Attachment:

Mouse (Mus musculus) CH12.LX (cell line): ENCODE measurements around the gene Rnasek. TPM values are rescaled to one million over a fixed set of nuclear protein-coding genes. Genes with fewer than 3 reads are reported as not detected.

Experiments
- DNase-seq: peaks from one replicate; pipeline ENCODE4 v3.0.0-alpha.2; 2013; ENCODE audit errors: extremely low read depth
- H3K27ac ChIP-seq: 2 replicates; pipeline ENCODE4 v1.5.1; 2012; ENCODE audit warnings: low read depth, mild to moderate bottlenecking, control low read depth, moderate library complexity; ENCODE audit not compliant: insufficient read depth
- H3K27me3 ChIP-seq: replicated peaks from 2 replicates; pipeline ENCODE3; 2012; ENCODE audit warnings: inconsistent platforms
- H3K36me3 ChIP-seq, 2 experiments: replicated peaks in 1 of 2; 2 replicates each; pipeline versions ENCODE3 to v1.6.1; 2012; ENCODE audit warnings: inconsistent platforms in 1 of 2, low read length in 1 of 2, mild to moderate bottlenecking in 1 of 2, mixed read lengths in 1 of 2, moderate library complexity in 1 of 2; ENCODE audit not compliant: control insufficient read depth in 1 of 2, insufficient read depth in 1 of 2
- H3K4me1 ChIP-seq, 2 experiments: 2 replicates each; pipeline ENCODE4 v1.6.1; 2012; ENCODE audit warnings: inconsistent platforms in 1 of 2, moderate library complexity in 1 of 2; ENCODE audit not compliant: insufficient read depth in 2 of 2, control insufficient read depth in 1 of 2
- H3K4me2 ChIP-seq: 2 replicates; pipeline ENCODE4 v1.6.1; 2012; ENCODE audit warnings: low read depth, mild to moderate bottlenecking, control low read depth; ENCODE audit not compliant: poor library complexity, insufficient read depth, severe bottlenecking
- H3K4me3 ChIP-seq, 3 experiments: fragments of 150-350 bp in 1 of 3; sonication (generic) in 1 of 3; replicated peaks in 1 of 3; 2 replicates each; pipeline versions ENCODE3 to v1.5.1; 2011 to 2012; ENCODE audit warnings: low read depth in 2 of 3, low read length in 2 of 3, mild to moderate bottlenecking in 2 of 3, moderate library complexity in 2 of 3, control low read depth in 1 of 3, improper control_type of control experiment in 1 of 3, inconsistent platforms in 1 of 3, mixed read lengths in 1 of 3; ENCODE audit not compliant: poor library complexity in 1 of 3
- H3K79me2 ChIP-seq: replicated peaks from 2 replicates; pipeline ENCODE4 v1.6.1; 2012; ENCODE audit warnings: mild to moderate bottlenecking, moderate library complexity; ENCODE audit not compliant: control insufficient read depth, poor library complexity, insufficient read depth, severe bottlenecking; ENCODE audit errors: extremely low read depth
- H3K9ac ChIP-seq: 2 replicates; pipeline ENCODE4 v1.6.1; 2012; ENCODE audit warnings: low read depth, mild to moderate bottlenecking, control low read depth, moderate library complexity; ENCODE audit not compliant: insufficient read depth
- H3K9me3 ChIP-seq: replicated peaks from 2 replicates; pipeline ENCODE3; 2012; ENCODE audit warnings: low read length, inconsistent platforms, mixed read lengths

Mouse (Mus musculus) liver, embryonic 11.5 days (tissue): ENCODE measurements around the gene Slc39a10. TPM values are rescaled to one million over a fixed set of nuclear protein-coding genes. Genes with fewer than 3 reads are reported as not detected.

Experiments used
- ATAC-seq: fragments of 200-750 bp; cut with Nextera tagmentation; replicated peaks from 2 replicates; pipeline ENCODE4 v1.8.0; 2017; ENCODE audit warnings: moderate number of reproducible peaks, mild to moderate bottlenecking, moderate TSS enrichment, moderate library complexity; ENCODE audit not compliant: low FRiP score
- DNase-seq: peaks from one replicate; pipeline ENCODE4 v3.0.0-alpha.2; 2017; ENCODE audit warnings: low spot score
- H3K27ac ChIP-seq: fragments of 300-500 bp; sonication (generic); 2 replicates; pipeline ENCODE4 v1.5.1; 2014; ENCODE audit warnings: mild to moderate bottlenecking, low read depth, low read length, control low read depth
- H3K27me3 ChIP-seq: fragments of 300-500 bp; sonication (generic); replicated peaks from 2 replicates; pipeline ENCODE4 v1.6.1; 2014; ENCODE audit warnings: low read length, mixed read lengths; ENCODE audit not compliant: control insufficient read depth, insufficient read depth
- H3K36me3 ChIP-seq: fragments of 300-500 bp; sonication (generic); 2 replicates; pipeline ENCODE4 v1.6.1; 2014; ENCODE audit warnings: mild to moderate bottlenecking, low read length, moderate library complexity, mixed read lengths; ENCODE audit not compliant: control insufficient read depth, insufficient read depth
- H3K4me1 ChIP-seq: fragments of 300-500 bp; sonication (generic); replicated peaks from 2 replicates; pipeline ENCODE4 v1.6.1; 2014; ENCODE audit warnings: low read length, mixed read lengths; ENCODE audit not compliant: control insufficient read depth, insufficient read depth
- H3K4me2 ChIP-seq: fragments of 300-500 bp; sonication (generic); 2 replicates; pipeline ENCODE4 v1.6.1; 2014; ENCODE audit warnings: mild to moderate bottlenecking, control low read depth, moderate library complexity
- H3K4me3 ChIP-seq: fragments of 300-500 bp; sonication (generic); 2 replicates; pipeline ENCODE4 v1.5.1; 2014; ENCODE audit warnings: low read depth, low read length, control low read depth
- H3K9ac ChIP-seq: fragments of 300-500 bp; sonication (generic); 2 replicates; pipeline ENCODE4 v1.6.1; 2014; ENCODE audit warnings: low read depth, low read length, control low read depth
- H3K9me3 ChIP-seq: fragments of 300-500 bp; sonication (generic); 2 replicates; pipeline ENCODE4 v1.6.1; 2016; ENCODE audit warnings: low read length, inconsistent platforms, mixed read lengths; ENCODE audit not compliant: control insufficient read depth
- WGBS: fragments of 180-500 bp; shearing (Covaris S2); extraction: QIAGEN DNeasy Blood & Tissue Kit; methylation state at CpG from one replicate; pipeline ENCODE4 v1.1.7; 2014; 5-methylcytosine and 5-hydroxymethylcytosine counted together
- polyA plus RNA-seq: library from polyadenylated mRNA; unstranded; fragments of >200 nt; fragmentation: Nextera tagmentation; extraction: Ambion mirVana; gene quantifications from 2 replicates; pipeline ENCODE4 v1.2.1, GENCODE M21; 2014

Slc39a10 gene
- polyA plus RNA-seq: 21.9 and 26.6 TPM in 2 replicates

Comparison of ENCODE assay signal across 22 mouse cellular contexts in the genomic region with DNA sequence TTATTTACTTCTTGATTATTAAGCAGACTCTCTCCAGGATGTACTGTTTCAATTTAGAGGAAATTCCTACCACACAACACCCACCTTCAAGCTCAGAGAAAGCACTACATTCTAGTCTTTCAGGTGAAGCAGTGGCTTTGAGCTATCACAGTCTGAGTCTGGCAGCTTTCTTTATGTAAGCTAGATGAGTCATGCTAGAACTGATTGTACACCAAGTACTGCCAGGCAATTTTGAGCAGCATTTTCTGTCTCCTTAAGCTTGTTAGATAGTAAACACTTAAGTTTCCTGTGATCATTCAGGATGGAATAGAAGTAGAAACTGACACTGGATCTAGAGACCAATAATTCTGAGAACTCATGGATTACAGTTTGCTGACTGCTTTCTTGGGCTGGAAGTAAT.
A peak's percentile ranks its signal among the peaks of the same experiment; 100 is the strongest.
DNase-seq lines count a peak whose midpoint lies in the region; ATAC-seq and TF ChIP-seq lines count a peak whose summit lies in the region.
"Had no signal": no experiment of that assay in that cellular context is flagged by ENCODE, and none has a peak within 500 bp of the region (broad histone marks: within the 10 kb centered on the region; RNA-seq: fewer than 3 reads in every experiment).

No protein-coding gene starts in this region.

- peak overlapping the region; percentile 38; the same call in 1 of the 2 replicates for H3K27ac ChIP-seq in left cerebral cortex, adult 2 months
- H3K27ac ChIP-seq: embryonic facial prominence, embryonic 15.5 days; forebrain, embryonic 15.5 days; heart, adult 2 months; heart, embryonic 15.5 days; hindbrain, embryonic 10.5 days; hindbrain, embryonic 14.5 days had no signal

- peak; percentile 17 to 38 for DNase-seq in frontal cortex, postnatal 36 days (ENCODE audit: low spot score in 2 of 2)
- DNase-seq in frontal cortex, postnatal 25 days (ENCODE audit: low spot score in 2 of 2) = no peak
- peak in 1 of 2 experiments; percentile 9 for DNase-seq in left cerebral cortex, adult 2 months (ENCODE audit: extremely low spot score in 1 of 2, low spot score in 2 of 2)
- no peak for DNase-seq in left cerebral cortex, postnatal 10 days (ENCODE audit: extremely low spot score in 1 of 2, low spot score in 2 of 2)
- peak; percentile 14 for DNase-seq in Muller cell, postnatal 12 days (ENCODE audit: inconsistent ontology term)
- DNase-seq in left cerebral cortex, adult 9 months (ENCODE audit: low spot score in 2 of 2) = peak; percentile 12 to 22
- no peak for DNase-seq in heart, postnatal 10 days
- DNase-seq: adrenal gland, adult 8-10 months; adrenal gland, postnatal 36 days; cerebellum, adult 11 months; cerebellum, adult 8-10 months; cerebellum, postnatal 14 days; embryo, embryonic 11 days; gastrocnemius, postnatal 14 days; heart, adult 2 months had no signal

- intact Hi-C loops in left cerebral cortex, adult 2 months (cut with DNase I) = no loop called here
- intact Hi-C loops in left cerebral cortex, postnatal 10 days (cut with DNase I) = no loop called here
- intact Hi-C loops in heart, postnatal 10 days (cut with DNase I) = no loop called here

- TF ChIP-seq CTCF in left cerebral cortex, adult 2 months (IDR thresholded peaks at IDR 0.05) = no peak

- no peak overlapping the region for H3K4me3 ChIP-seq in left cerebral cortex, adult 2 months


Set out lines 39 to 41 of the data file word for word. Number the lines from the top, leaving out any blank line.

- no peak for DNase-seq in left cerebral cortex, postnatal 10 days (ENCODE audit: extremely low spot score in 1 of 2, low spot score in 2 of 2)
- peak; percentile 14 for DNase-seq in Muller cell, postnatal 12 days (ENCODE audit: inconsistent ontology term)
- DNase-seq in left cerebral cortex, adult 9 months (ENCODE audit: low spot score in 2 of 2) = peak; percentile 12 to 22